Highly sensitive, classified documents leaked, says Pentagon

An aerial view of the Pentagon building in Washington, taken on 15 June 2005.

'Highly sensitive, classified' information was made public in a leak of documents that provide details of US spying on other countries — including an assessment of weaknesses in Ukraine’s military — and pose 'a very serious risk to national security’, according to the Pentagon.

The US Department of Defense (DoD) is “working around the clock to figure out the scope and scale of the distribution of the information” and its veracity, spokesperson Chris Meagher told reporters on Monday. “It is highly classified, sensitive material that people in DoD and certainly other aspects of US government use to inform their work.”

He said the US has “engaged at high levels” with allies on the leak. At the White House, John Kirby, spokesperson for the National Security Council, said “we truly don’t know” whether more documents will be released.

While the Pentagon conducts a damage assessment, the Justice Department has opened a criminal investigation.

“We have been in communication with the Department of Defense related to this matter and have begun an investigation,” the department said in a statement. “We decline further comment.”

The secret documents appeared on social media sites in recent weeks. The materials reveal information on a wide range of topics, from US assessments of the war in Ukraine to intelligence gathered on diplomatic allies.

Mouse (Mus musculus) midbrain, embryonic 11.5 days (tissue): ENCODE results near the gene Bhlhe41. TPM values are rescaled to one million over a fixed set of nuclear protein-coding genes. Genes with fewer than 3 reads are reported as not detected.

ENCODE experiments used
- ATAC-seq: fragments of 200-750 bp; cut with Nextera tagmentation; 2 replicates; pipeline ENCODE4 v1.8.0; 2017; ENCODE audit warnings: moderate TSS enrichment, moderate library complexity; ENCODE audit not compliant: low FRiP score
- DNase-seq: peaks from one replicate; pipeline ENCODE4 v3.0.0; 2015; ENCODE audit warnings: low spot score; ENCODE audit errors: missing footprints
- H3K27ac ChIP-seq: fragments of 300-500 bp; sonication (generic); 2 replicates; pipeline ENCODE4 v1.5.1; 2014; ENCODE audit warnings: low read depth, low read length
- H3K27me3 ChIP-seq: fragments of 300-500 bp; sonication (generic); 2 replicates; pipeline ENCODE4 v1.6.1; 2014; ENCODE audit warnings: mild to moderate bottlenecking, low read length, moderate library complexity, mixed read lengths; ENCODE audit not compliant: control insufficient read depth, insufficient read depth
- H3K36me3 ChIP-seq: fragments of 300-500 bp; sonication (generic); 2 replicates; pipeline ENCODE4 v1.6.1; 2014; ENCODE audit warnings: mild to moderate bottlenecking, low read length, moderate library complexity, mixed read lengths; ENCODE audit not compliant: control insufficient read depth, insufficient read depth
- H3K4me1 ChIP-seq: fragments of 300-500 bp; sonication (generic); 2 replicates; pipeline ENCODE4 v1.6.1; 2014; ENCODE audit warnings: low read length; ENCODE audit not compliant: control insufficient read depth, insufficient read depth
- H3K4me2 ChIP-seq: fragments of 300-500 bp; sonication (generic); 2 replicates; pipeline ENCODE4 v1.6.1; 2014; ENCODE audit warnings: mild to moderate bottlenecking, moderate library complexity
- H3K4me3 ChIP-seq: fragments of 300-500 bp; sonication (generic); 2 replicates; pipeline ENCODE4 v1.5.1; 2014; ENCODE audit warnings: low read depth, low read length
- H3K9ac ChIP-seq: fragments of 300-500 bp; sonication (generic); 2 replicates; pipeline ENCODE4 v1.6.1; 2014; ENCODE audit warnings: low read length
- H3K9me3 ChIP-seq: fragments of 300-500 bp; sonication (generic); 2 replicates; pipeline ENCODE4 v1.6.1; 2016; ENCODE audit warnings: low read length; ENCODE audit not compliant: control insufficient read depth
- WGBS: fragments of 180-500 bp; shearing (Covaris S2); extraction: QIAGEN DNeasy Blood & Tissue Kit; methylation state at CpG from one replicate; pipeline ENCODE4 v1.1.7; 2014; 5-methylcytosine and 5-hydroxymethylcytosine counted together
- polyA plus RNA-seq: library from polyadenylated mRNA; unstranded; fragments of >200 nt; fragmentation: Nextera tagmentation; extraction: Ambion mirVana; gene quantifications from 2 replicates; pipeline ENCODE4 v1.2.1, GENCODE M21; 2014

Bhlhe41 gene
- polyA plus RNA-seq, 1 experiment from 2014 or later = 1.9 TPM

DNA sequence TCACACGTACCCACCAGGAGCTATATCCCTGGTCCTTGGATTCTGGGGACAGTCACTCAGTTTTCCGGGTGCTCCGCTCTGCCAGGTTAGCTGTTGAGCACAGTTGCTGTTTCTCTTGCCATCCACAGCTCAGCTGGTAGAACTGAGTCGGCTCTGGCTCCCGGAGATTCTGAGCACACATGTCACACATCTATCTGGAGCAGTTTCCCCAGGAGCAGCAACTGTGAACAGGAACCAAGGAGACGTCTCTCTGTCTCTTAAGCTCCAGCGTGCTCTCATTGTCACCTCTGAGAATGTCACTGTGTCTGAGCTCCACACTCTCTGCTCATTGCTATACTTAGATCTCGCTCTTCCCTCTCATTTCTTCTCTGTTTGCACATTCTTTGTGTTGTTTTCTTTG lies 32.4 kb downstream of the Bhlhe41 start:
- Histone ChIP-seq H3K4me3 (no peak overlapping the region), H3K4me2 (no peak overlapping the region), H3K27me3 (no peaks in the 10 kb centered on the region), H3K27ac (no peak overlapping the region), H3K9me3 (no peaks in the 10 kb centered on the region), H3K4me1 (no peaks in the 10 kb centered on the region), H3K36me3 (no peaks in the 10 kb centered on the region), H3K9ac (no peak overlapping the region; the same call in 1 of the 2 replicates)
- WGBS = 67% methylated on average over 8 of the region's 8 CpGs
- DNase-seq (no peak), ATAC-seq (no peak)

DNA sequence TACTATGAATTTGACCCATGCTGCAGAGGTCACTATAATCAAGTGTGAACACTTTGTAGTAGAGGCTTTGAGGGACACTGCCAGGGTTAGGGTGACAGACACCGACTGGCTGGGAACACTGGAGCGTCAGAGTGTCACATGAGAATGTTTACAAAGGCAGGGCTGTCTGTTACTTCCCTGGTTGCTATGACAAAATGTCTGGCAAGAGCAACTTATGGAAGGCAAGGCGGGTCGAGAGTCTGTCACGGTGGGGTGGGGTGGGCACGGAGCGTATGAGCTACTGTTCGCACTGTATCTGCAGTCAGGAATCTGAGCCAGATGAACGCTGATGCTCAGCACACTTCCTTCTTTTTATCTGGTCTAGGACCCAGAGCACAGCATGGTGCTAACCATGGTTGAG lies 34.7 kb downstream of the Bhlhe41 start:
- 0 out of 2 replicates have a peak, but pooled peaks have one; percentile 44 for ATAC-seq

President Joe Biden was first briefed on the leak last week, “when we all got word that there were some documents out there, and he has stayed briefed — remained in contact with national security officials throughout the weekend”, spokesperson Kirby said at the White House.

Biden administration officials expect the leak to come up in the course of their regular contacts with allies, including in person when Biden meets in the UK later this week with Prime Minister Rishi Sunak. The UK and US are members of the “Five Eyes” group that shares some of their most sensitive intelligence, as are Canada, Australia and New Zealand.

One European official said the problem is mostly the messages conveyed by the leaked material — such as public confirmation that the US spies on allies, including Ukraine, and the implication that time may be on Russia’s side in its invasion because of Ukraine’s shortage of munitions and the limits of its air defences.

Mostly, the material confirms what allies already know, according to the official, who spoke on condition of anonymity.

Members of Congress are calling for briefings about the leak and how it happened. “The reports of intelligence leaks are incredibly concerning. The House Armed Services Committee is actively seeking answers from the Department of Defense,” Republican Representative Mike Rogers, chairman of the committee, said in an email.

(With assistance from Tony Capaccio and Jordan Fabian.)


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